I make noise more or less constantly. It is as though I have an aversion to silence. I sing to myself on the bike or in the shower or at the gym. I click my tongue. I also make sound effects.

I don’t know when I started making sound effects. In learning to write kanji, each type of stroke took on its own noise. Broad, sweeping strokes sounded like the wind. Short marks make a tick: from the middle of my mouth if they are horizontal, from the tip if they are vertical.

A “skin the cat” is a miserable piece of physical manipulation. You hang from something by your hands. you then lift your legs up, piking, and then over your head. You fold your legs to get them under the bar, and then straighten them once you are past. You turn with your legs, until you are upside down and they are parallel to the ground. You lower yourself as far as you can, turning with your shoulders. Finally, you do it all in reverse, landing back on the ground.

As I pushed off from the ground–for I do need to push–I make a noise. It is a noise I did not notice I make until EB pointed it out to me on Monday.

“It’s your lift off noise!” She said as she assisted me in my turning.

Now I make it when I am lifting off to fly.


Language holds power. When I was a freshman at Pitt, an English professor introduced me to close reading. He coached me through writing my first real university level paper–something I wrongly believed I had done before. I was a cocky kid at seventeen. Professor B still managed to get through my thick shell of my own awesomeness that the minute points of a sentence hold immeasurable power.

Usually I hear people talk about the power of language in a general way: the power to inspire or scare, warm or cool, bring anger and bring happiness. Words and ideas can do these things, but there is a much quieter power in the comma.

Close reading is all about reading closely. It’s as though you’re reading with the book to your nose and can only see so much at a time. Examining the structure and order of sentences, even word choice, and attempting to find meaning within these. New Criticism, a literary theory movement that peaked in the 40s, was all about using a text as a self-contained piece and then breaking it apart–or breaking parts of it apart–what effectively came down to character by character. While New Criticism liked to view a text as autonomous, Professor B loved to draw on anything he could find that could be considered even remotely relevant. Context, context, context. The fact that Bram Stoker is Irish–and a Dubliner!–a monarchist, and a believer in Home Rule, must at least be in our minds when looking at Dracula, even if we’re discussing the sentence when Jonathan Harker stabs the count with a kukri knife. Well, if we’re looking to create meaningful, well developed and informed criticism.

One way the meaning of sentences is affected is the order of clauses. Conjunctions and disjunctions (or disjunctive conjunctions) are one such way to organize clauses. Recently, it was pointed out to me how different the choice of order and connection change the meaning of sentences:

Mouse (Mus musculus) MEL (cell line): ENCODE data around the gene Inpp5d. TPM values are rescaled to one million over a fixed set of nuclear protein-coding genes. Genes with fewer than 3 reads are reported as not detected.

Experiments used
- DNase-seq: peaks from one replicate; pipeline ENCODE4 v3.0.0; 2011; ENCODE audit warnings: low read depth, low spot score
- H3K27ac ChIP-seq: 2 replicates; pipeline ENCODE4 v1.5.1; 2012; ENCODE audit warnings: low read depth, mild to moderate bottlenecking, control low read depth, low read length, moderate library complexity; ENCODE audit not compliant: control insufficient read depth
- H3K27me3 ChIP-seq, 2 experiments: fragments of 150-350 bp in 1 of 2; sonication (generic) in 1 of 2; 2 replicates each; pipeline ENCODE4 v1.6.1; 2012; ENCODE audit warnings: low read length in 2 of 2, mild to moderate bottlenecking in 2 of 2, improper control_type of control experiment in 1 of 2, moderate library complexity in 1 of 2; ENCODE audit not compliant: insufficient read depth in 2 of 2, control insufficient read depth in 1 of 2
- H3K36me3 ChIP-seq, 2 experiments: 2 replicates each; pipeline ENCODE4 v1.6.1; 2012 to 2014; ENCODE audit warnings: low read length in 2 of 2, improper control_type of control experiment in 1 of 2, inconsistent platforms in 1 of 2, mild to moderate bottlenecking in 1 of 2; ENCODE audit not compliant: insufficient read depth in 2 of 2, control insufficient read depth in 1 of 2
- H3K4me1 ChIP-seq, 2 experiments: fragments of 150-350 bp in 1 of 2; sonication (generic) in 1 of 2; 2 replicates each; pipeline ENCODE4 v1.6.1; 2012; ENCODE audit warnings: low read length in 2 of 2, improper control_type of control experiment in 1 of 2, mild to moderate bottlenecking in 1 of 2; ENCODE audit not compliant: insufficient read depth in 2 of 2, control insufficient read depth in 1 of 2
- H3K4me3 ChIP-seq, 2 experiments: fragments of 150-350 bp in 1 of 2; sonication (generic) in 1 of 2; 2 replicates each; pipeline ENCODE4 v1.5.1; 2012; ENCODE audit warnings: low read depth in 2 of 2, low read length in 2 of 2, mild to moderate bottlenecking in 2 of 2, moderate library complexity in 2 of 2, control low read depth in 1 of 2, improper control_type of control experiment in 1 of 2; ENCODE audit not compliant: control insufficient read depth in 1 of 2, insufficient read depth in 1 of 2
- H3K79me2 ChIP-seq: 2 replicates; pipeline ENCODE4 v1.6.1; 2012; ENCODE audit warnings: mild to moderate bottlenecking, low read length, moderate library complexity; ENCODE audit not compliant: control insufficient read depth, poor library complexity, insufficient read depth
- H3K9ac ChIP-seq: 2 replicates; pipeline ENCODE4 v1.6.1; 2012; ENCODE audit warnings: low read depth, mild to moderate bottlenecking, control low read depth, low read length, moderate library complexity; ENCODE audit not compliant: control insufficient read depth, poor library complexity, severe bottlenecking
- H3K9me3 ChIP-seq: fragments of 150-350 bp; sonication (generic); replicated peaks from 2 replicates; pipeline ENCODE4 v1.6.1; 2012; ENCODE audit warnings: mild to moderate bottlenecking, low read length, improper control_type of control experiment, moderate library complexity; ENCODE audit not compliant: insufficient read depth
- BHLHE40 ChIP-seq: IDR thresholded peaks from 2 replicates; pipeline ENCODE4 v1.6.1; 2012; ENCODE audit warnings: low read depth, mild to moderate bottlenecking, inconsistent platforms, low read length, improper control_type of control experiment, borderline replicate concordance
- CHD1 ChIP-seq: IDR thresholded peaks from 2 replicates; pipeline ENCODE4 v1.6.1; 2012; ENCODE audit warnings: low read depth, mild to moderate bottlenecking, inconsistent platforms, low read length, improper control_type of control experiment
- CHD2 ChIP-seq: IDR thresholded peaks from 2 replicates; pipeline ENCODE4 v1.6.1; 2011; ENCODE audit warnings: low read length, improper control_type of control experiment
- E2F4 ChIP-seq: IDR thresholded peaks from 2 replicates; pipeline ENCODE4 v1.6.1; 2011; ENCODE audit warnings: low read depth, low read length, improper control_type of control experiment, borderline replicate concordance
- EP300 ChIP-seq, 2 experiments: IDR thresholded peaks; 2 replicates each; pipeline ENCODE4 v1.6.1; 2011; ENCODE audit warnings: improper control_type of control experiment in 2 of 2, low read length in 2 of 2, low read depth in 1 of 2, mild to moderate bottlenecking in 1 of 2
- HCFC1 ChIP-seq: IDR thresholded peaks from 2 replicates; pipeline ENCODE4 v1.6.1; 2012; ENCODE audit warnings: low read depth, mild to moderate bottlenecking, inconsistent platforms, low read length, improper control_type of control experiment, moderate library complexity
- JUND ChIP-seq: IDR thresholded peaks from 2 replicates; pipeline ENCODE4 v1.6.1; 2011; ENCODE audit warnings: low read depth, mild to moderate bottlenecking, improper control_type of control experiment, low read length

It’s hot and I’m happy
I’m happy and it’s hot.
I’m happy, but it’s hot.
It’s hot, but I’m happy.

My analysis:

“I’m happy and it’s hot” has a connection that can be argued, but it’s easy enough to ignore it. These can be two separate ideas. They can both be good things–and I believe this is implied–but they are not causally related. I am happy. It is hot.

“It’s hot and I’m happy” implies a connection between the two clauses. Because it is hot, I am happy is what this is saying.

“I’m happy, but it’s hot.” This is really want I am trying to get at. Even though I am happy, it is hot [and that negates the former]. Having a positive clause followed by the disjunctive ‘but’ and a negative clause says that the former has less value than the latter, possibly to the point of the former not mattering at all.

The counter to the third example is the fourth: “It’s hot, but I’m happy.” Even though it’s hot, I’m still happy. This is a little assuming (that heat is a bad thing), but inspiring. It can be a bad thing, but I can still be happy. That’s kind of cool.

After thinking about this for a few days, I began to try and be more conscious about how I spoke when using the word “but” in reference to other people.

“I love SGM and EK, but they keep sleeping on the couches, tempting me to return to my own slumber.”

is now

“SGM and EK keep sleeping on the couches, tempting me to return to my own slumber, but I love them.” Anyway can be tacked on or implied. SGM does this thing that bothers me, but it’s okay because I still love her. (SGM and EK do, in fact, sleep on the couches during the hot hot heat. And it does make me want to go back to sleep. Sleep looks so nice.)

I am not always successful. I am trying to do this in order to create a more positive environment for those around me. I don’t want to remove criticism, but I want to separate it from praise. (Similarly to how it is important to criticism companies for bad practices, but cheer them for good ones even within the same company.) I think dropping “but” altogether would be great. “When I see SGM and EK sleeping on the couches, I want to go back to bed because sleep sounds so nice” is a much better sentence, and idea, in and of itself. It doesn’t need much more to justify it.